It probably won't look anything the company's wild 103EX concept.
If there's an automaker anywhere in the world that does smooth, quiet, comfortable luxury as well as Britain's Rolls-Royce, we've never heard of them. And while every past production Rolls-Royce model has generated its ample get-up-and-go with internal combustion, electric motors, with their buttery-smooth, essentially silent operation, could present an opportunity for even further refinement over current offerings like the Rolls-Royce Ghost.
It's little wonder, then, that Rolls-Royce is looking at electric propulsion with a keen eye, although speaking with Automotive News Europe recently, CEO Torsten Muller-Otvos specified a rather large window for the first Rolls-Royce EV's arrival: sometime this decade.
To be clear, Rolls-Royce's interest in electric propulsion goes back at least several years; back in 2017, Muller-Otvos called electrification "the way forward," with certain key markets like China driving much of the interest. Previously, the company had been waiting in the wings until such a time that battery technology was sufficiently advanced to enable a 300-mile range, even with several tons of Rolls-Royce to push around.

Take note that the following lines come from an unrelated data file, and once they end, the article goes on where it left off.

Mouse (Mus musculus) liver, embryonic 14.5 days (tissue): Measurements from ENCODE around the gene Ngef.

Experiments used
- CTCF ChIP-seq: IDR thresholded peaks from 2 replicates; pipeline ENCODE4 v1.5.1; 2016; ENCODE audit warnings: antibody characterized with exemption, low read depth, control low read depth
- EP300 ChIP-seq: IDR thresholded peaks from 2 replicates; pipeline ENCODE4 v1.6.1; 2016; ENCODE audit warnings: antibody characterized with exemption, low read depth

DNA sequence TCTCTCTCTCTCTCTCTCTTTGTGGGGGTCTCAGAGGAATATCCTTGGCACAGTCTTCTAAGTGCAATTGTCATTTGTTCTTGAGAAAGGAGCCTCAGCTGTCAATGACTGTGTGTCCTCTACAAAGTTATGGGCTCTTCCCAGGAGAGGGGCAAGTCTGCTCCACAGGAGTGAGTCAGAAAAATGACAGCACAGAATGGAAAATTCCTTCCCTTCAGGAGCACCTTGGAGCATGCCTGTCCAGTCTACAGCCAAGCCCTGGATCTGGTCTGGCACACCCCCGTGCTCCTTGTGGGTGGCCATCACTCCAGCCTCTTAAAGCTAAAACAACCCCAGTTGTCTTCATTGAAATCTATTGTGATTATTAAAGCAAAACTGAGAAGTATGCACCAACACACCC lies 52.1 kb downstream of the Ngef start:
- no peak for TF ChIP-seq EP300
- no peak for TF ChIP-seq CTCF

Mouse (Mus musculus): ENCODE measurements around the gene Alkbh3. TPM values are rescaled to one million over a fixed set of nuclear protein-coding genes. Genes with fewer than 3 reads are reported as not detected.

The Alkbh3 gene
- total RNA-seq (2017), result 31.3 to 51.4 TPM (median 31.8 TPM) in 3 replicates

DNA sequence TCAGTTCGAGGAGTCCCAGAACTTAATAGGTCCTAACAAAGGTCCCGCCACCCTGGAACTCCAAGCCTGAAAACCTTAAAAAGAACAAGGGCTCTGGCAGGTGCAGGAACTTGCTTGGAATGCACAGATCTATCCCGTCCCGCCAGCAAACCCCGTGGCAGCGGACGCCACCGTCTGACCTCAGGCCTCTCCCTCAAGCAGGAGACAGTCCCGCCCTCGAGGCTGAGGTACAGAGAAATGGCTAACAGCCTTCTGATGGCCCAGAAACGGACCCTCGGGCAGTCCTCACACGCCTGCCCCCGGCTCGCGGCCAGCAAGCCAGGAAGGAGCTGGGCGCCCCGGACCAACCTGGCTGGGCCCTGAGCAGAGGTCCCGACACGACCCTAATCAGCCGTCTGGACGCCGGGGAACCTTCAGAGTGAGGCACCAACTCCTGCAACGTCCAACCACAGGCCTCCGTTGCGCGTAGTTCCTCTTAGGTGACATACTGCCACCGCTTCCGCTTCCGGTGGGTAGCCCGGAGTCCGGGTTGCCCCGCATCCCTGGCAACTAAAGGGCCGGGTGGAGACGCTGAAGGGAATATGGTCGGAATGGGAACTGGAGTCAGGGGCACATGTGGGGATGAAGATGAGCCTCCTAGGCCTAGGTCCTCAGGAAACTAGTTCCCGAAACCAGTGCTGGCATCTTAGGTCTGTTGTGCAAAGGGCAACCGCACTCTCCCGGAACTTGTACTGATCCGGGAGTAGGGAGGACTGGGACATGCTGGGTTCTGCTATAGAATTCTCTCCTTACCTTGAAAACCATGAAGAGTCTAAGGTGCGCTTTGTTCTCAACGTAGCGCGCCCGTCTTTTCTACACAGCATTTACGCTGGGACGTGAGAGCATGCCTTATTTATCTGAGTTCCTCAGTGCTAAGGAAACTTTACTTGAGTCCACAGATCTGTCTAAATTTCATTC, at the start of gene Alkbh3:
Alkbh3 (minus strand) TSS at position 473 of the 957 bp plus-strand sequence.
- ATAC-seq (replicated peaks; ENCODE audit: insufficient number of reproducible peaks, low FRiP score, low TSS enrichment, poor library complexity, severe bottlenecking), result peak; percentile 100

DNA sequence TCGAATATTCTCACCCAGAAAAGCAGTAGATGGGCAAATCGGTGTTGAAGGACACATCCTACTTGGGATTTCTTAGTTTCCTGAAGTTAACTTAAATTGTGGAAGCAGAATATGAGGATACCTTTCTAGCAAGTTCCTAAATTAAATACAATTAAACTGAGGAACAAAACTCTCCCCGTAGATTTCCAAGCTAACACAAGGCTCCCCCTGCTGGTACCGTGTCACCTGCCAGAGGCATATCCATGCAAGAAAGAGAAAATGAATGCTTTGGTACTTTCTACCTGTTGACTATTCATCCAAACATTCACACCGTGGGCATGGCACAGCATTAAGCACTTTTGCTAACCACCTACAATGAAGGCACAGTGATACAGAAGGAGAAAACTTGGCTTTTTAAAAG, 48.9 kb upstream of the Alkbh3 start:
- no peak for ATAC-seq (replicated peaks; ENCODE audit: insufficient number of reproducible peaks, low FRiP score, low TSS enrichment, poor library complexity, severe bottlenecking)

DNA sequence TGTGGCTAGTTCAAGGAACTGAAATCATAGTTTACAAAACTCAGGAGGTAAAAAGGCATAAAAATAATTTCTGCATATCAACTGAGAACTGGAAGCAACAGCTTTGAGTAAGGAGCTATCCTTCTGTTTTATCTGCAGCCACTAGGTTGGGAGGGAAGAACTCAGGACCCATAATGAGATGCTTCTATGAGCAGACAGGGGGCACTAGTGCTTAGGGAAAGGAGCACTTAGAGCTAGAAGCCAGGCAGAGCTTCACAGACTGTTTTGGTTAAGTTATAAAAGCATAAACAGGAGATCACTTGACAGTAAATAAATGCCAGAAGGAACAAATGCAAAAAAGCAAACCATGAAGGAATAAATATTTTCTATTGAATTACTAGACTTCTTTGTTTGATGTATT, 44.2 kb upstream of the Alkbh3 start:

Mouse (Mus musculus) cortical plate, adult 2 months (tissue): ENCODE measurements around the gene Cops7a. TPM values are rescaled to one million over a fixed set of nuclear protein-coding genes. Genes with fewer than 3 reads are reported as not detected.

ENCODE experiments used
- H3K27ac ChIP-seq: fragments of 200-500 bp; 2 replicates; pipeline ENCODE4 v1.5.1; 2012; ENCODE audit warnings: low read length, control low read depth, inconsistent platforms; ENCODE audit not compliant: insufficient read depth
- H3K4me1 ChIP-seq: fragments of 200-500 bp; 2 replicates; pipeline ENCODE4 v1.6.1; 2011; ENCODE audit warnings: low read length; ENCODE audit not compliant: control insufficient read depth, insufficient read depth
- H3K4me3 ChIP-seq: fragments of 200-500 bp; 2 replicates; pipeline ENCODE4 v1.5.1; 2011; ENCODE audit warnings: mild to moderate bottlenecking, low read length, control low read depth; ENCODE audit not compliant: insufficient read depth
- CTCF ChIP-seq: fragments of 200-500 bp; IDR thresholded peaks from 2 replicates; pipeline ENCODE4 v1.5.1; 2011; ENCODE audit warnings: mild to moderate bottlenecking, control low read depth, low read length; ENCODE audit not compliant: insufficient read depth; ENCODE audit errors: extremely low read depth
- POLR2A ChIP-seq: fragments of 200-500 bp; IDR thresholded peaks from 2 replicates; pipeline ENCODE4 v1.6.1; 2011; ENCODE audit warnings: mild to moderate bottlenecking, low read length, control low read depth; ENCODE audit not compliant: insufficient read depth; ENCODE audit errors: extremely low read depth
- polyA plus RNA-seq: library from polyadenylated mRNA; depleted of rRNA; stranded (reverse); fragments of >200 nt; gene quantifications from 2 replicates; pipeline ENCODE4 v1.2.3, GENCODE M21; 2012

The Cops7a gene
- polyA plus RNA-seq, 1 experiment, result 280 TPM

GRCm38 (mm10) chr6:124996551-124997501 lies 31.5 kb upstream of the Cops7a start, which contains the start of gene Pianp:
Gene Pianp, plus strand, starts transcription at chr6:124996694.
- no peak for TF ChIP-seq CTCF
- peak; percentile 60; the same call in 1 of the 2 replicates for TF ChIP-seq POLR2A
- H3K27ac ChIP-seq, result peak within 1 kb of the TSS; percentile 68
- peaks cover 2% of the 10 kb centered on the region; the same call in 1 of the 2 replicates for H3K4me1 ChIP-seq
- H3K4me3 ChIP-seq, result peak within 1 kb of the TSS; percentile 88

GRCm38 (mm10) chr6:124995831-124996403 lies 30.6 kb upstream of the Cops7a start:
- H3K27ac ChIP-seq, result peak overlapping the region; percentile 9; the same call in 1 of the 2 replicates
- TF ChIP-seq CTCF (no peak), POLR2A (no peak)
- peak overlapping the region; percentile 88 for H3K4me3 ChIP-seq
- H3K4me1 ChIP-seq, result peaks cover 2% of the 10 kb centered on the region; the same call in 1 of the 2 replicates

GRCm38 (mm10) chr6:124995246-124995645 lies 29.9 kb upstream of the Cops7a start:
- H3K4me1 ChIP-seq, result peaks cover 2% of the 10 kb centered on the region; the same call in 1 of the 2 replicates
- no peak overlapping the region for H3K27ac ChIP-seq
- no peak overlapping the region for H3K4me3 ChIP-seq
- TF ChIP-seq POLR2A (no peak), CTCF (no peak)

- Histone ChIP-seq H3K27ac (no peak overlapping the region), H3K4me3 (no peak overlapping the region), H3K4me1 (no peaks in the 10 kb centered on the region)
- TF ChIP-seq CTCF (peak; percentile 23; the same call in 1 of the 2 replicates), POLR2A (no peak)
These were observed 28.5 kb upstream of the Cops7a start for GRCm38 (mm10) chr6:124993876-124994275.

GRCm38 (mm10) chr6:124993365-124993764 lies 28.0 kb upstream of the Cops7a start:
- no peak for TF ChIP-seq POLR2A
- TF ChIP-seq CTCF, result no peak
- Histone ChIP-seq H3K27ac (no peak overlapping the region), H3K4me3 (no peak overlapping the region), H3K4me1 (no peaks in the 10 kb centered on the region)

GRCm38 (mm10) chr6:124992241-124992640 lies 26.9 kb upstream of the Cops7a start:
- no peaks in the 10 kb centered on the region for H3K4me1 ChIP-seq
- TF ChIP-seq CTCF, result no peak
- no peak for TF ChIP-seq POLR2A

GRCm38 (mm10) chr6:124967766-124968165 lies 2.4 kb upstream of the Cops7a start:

That time has arrived, but now, the luxury car marque is forced to consider the total demand for a Rolls-Royce EV across all markets. The company is reportedly concerned that asking its customers to periodically plug in and recharge the battery might be something of a faux pas, presenting something of a hurdle to adoption.
But as dozens of high-population cities across Europe prepare outright bans on fossil fuel-burning in their city centers, Rolls-Royce customers may soon find they have no choice.
Despite the rather wide window for its arrival, the first pure-electric Rolls-Royce is reportedly already in development, underpinned by Rolls-Royce's current car architecture. It's conceivable it could even replace either the Rolls-Royce Wraith coupe and its convertible twin, the Rolls-Royce Dawn.
But just as important as what Rolls-Royce is developing is what it isn't: a hybrid. The luxury car marque believes hybrids to be too much of a compromise, technically speaking, and if there's one thing Rolls-Royce won't stand for, it's a compromise. Plus, once again, there are concerns regarding how warmly it might be received by the company's usual customer base.
When you reach Rolls-Royce levels of success selling $400,000 niche luxury machines, the last thing you want to do is rock the boat.